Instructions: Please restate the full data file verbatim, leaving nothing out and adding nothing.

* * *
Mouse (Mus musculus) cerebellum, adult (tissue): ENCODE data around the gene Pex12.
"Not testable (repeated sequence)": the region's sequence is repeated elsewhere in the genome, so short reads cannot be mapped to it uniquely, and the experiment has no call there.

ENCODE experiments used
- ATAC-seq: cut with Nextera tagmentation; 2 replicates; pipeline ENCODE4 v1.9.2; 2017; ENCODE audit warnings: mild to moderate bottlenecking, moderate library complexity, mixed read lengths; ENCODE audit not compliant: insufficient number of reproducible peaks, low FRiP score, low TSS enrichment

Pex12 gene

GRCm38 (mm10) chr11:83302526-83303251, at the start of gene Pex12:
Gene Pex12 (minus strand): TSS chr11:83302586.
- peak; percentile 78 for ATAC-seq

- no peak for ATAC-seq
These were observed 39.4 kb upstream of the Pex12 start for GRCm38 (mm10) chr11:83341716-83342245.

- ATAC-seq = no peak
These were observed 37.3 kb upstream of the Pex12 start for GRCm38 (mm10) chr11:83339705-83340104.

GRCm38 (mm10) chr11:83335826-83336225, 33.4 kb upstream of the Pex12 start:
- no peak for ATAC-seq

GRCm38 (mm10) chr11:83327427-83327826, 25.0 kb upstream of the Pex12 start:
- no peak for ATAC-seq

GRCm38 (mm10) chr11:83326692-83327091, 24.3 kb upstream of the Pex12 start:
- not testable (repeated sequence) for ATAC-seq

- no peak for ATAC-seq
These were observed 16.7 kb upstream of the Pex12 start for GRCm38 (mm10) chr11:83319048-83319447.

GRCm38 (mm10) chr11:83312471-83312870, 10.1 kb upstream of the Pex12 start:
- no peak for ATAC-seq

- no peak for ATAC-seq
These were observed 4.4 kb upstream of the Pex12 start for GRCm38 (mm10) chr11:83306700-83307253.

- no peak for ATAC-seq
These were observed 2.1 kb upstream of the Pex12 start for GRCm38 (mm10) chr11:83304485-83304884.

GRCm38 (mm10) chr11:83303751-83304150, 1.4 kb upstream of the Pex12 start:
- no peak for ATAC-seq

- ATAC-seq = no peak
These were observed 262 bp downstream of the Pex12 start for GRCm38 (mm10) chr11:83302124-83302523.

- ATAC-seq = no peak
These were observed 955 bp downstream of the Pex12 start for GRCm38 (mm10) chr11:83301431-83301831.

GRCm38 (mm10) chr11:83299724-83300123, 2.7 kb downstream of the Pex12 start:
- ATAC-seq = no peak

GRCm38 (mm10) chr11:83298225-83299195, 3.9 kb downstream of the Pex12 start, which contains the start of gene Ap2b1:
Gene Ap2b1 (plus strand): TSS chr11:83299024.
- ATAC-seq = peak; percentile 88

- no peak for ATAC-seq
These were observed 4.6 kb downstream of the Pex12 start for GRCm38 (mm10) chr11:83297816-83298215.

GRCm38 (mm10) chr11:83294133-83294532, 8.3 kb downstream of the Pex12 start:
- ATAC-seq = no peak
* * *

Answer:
Mouse (Mus musculus) cerebellum, adult (tissue): ENCODE data around the gene Pex12.
"Not testable (repeated sequence)": the region's sequence is repeated elsewhere in the genome, so short reads cannot be mapped to it uniquely, and the experiment has no call there.

ENCODE experiments used
- ATAC-seq: cut with Nextera tagmentation; 2 replicates; pipeline ENCODE4 v1.9.2; 2017; ENCODE audit warnings: mild to moderate bottlenecking, moderate library complexity, mixed read lengths; ENCODE audit not compliant: insufficient number of reproducible peaks, low FRiP score, low TSS enrichment

Pex12 gene

GRCm38 (mm10) chr11:83302526-83303251, at the start of gene Pex12:
Gene Pex12 (minus strand): TSS chr11:83302586.
- peak; percentile 78 for ATAC-seq

- no peak for ATAC-seq
These were observed 39.4 kb upstream of the Pex12 start for GRCm38 (mm10) chr11:83341716-83342245.

- ATAC-seq = no peak
These were observed 37.3 kb upstream of the Pex12 start for GRCm38 (mm10) chr11:83339705-83340104.

GRCm38 (mm10) chr11:83335826-83336225, 33.4 kb upstream of the Pex12 start:
- no peak for ATAC-seq

GRCm38 (mm10) chr11:83327427-83327826, 25.0 kb upstream of the Pex12 start:
- no peak for ATAC-seq

GRCm38 (mm10) chr11:83326692-83327091, 24.3 kb upstream of the Pex12 start:
- not testable (repeated sequence) for ATAC-seq

- no peak for ATAC-seq
These were observed 16.7 kb upstream of the Pex12 start for GRCm38 (mm10) chr11:83319048-83319447.

GRCm38 (mm10) chr11:83312471-83312870, 10.1 kb upstream of the Pex12 start:
- no peak for ATAC-seq

- no peak for ATAC-seq
These were observed 4.4 kb upstream of the Pex12 start for GRCm38 (mm10) chr11:83306700-83307253.

- no peak for ATAC-seq
These were observed 2.1 kb upstream of the Pex12 start for GRCm38 (mm10) chr11:83304485-83304884.

GRCm38 (mm10) chr11:83303751-83304150, 1.4 kb upstream of the Pex12 start:
- no peak for ATAC-seq

- ATAC-seq = no peak
These were observed 262 bp downstream of the Pex12 start for GRCm38 (mm10) chr11:83302124-83302523.

- ATAC-seq = no peak
These were observed 955 bp downstream of the Pex12 start for GRCm38 (mm10) chr11:83301431-83301831.

GRCm38 (mm10) chr11:83299724-83300123, 2.7 kb downstream of the Pex12 start:
- ATAC-seq = no peak

GRCm38 (mm10) chr11:83298225-83299195, 3.9 kb downstream of the Pex12 start, which contains the start of gene Ap2b1:
Gene Ap2b1 (plus strand): TSS chr11:83299024.
- ATAC-seq = peak; percentile 88

- no peak for ATAC-seq
These were observed 4.6 kb downstream of the Pex12 start for GRCm38 (mm10) chr11:83297816-83298215.

GRCm38 (mm10) chr11:83294133-83294532, 8.3 kb downstream of the Pex12 start:
- ATAC-seq = no peak